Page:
Facts Men Need to Know About Prostate Cancer
An estimated one out of seven men face a diagnosis of prostate cancer at some point during their lives. This disease is the second leading cause of cancer deaths in American men, falling just behind lung cancer. Understanding the facts about this disease can help men see the importance of early detection and assist them should they face a battle against it.
Here are six important things men need to know about prostate cancer, prevention and detection:
1. Diet may play a role – While the full connection between diet and prostate cancer is not yet known, medical professionals recommend a diet rich in fruits, vegetables and whole grains. It is best to avoid sugars and refined grains.
2. Yearly PSAs are not always necessary – Prostate-specific antigen testing is one of the screening tests for prostate disease. While important for early screening, the test isn’t generally necessary on an annual basis for men who aren’t at high risk or who have never had a positive diagnosis of prostate cancer. It is best, however, to discuss the PSA with a medical professional.
3. Genetics may play a role – Men should share their entire family medical history with their doctors. Genetics may play a role in the development of prostate cancer and a host of other cancers.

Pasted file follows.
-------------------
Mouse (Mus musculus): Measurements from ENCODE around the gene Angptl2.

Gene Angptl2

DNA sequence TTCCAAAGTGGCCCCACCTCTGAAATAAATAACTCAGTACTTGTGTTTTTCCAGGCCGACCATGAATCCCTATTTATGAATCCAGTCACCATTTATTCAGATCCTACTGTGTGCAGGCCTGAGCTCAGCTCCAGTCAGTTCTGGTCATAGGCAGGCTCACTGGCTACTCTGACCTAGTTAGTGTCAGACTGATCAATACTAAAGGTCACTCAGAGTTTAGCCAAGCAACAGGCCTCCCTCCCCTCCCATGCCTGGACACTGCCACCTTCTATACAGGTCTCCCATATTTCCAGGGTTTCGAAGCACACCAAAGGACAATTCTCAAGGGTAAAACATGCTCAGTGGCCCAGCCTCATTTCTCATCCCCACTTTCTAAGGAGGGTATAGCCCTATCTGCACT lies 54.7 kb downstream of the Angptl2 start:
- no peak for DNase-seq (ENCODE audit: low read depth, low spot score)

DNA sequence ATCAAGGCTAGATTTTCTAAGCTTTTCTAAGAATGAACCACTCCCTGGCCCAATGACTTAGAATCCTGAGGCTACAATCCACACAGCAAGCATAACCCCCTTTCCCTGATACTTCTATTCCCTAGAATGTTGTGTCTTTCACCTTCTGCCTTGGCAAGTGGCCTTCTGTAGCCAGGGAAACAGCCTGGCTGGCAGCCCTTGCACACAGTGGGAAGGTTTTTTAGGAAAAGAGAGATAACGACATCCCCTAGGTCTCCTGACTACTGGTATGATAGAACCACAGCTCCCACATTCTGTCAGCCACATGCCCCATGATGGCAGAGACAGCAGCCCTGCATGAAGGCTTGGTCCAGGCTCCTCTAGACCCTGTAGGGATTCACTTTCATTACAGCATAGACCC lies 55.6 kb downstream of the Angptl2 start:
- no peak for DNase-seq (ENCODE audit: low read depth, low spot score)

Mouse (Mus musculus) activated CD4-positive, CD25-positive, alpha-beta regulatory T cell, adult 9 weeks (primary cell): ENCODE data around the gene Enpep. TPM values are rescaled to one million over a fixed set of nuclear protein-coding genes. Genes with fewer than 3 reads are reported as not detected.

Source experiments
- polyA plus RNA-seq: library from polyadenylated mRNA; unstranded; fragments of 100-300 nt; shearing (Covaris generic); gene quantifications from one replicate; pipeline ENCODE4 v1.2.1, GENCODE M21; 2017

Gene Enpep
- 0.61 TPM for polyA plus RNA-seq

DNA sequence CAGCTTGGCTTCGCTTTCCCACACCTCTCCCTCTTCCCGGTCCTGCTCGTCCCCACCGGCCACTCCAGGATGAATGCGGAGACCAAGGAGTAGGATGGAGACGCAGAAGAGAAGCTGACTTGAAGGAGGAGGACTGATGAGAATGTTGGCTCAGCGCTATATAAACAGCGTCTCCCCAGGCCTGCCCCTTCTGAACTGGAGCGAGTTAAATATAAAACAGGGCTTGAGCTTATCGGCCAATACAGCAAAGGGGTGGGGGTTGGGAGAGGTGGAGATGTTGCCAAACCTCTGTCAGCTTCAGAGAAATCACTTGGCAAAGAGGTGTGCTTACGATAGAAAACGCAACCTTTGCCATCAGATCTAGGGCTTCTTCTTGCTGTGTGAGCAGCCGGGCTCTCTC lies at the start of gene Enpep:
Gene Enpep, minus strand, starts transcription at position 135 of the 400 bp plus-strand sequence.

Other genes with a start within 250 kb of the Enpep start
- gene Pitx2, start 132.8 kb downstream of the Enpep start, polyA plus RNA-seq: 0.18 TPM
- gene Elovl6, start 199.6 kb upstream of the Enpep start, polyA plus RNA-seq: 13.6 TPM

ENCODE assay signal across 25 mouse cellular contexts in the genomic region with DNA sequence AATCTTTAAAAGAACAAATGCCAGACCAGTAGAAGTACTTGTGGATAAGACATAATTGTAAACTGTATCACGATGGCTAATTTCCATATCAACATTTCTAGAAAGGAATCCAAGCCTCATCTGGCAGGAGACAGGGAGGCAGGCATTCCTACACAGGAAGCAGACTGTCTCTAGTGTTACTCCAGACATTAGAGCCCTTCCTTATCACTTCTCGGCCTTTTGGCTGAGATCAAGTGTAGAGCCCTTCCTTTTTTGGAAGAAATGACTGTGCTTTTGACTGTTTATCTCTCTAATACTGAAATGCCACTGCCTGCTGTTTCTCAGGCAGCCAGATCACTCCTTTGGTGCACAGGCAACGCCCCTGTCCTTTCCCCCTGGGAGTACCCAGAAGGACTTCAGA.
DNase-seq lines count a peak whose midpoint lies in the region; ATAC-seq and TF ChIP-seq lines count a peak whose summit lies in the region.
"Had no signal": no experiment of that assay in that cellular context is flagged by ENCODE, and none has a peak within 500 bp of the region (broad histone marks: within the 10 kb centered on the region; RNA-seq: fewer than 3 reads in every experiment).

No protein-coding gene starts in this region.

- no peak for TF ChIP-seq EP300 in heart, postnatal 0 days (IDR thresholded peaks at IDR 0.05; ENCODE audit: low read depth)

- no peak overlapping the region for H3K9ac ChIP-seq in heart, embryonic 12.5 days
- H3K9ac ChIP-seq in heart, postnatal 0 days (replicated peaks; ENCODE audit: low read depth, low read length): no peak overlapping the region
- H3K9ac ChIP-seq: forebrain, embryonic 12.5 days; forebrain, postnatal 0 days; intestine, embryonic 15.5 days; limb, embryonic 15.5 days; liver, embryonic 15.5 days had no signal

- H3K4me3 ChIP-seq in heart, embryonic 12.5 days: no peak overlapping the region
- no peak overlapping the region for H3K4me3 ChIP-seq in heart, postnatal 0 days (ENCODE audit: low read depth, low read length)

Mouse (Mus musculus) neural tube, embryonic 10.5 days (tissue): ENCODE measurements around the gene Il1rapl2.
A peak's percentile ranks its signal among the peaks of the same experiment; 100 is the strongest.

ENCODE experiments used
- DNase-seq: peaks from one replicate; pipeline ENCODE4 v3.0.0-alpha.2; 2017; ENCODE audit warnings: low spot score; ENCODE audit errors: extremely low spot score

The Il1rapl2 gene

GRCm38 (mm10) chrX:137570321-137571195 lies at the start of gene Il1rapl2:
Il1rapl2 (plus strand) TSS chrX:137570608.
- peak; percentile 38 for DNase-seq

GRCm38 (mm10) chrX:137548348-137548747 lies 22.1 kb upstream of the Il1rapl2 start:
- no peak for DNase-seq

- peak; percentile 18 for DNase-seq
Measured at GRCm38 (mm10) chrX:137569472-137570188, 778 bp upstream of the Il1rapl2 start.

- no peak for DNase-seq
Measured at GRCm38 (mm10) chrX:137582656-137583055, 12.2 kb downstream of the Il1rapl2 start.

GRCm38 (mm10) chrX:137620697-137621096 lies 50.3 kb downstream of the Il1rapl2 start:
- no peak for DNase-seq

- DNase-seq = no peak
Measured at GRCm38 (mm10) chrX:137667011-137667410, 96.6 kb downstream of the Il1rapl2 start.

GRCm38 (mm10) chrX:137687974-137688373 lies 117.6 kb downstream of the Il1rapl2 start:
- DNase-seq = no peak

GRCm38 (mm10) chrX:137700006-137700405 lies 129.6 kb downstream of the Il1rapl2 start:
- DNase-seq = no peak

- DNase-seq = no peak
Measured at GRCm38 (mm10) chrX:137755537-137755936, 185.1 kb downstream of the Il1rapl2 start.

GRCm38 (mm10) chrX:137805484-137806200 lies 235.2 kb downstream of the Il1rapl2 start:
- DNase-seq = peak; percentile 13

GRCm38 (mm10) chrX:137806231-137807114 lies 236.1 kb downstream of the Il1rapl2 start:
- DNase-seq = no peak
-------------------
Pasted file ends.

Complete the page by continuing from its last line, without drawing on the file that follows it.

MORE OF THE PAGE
4. Biopsies are a standard for care – Men who are on a monitoring protocol for prostate cancer may find themselves going in for frequent biopsies to gauge the progress or lack thereof of the disease. Discuss the necessity of this with a medical professional.
5. There is more than one treatment option – Men who are diagnosed with prostate cancer will find there are a number of treatment options available. The best path to take will depend on the particular case in question and the progression of the disease.
6. Open communication with medical professionals is critical – Men who are concerned about prostate cancer or who have been diagnosed with it should communicate clearly with their doctors. It’s important to have a clear line of communication so the best possible detection and/or treatment options can be explored. Men should play an active role in their care, as well.
Prostate cancer is quite often a highly treatable disease that men can walk away from with their quality of life intact. The more men know about the disease, the better.